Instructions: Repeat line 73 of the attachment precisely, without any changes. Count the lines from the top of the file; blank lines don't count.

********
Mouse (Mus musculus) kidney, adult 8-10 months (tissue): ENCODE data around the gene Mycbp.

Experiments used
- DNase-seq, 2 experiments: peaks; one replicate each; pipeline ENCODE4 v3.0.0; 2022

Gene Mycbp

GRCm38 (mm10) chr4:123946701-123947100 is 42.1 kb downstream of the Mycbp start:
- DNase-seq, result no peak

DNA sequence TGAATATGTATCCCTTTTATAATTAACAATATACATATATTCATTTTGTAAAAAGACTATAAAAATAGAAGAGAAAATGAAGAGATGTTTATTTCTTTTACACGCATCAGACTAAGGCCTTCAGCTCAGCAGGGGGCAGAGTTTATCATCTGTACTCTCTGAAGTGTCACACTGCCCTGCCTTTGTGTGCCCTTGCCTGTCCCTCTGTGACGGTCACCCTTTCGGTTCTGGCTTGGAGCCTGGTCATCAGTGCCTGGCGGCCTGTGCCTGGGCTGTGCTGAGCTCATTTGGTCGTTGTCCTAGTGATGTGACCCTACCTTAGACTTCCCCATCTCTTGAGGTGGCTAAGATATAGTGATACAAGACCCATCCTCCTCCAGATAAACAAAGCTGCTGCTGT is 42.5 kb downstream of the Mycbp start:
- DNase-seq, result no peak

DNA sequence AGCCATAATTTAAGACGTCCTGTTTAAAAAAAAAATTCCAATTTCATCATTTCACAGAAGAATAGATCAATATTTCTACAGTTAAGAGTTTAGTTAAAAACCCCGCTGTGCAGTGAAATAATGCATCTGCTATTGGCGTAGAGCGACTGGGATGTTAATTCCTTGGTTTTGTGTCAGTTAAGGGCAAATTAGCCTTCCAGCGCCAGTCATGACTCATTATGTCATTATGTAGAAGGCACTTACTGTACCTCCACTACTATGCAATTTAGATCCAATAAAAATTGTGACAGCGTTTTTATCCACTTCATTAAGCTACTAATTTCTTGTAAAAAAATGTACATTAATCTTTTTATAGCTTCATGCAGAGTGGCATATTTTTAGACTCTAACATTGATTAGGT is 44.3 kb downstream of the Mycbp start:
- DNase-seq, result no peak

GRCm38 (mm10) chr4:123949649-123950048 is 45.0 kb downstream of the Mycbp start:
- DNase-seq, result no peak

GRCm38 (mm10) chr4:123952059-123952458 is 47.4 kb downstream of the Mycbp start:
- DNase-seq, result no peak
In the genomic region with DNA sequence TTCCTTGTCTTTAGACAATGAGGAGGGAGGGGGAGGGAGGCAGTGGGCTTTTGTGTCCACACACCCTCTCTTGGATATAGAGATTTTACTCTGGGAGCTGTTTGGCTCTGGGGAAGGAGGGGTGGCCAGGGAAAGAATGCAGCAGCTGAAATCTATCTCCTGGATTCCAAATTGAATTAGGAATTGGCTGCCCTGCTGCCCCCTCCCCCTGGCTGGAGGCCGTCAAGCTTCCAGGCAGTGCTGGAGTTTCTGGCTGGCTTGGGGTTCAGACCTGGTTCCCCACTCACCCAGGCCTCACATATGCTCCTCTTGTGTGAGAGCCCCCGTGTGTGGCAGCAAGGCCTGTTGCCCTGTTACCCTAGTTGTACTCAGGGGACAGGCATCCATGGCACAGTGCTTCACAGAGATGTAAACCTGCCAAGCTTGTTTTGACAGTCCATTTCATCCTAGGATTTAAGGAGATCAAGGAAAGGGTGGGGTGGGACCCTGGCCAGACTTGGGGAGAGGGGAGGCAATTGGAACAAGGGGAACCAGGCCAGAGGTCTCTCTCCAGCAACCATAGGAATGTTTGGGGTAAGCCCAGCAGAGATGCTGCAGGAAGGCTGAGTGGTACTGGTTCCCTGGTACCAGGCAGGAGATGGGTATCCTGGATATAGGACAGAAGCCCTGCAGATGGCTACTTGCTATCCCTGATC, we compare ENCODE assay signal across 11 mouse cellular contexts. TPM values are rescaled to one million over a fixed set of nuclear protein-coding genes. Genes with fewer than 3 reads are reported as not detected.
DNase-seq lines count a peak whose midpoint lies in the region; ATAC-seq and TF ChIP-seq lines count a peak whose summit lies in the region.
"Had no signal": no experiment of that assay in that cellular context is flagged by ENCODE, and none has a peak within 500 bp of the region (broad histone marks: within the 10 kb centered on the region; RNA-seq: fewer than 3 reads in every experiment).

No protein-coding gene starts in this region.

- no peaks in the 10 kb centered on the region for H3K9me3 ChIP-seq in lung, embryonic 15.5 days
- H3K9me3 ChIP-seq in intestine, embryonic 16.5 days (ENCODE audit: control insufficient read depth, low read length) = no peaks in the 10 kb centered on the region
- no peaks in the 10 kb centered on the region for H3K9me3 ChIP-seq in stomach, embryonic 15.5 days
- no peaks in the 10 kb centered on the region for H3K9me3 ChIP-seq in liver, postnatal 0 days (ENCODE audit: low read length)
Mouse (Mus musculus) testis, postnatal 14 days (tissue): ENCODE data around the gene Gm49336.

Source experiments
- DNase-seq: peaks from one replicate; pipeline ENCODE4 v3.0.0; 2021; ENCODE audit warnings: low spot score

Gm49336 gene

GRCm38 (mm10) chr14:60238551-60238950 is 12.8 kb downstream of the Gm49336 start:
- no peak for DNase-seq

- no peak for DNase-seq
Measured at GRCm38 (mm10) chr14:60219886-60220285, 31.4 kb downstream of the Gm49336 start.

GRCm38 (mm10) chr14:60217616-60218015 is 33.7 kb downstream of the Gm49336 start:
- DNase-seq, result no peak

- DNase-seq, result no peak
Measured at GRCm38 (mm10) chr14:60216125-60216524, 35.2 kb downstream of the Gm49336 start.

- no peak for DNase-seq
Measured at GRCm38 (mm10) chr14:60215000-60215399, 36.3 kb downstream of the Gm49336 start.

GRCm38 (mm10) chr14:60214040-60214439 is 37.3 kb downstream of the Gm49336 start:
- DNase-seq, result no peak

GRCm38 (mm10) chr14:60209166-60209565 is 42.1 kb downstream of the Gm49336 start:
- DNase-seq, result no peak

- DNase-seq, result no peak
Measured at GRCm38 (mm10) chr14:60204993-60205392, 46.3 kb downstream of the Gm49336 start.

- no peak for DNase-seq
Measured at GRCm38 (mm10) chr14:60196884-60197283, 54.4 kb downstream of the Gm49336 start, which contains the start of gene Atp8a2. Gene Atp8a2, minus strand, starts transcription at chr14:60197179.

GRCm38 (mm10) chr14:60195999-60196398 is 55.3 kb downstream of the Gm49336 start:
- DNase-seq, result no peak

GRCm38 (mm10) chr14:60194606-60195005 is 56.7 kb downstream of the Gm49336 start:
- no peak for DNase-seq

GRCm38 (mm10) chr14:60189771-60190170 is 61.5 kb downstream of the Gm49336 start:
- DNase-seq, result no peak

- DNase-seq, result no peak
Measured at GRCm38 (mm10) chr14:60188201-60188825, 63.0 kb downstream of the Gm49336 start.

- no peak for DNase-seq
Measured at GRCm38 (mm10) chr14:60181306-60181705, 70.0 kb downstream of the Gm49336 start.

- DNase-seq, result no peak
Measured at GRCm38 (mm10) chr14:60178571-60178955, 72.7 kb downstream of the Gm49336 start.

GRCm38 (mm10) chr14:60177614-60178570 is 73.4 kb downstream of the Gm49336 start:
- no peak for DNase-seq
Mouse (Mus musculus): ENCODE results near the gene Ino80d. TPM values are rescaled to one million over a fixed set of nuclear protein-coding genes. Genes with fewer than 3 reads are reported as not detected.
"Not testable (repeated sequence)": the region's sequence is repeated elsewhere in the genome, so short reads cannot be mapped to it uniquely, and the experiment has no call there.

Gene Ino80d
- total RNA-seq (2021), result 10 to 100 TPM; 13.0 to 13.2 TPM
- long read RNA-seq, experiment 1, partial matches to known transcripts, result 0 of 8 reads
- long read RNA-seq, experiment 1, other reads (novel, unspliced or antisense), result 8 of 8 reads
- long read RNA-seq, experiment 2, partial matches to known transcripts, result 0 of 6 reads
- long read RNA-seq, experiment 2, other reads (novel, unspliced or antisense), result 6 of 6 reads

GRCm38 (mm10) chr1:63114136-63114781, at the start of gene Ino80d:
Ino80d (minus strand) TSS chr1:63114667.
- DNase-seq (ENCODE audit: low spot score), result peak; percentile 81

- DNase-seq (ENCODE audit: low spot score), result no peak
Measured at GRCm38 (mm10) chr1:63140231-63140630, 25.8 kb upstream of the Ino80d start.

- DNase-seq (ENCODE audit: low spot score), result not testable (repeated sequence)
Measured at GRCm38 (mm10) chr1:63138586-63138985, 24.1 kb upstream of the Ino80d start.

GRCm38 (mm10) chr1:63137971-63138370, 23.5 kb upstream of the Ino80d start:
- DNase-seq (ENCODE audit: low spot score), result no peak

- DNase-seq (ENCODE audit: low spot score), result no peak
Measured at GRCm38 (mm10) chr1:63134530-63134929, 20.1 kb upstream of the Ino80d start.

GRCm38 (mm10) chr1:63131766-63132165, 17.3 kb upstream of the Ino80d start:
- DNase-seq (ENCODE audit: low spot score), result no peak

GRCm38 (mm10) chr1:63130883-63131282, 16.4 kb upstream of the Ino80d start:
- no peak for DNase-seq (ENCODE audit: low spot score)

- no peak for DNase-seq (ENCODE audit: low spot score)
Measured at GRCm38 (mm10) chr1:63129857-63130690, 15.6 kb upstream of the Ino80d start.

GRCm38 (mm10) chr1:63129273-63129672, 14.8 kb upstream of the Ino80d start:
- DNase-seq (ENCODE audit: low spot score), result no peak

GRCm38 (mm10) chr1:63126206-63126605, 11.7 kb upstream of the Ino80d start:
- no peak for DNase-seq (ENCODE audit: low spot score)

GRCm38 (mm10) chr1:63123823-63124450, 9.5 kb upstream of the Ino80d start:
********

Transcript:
Measured at GRCm38 (mm10) chr1:63138586-63138985, 24.1 kb upstream of the Ino80d start.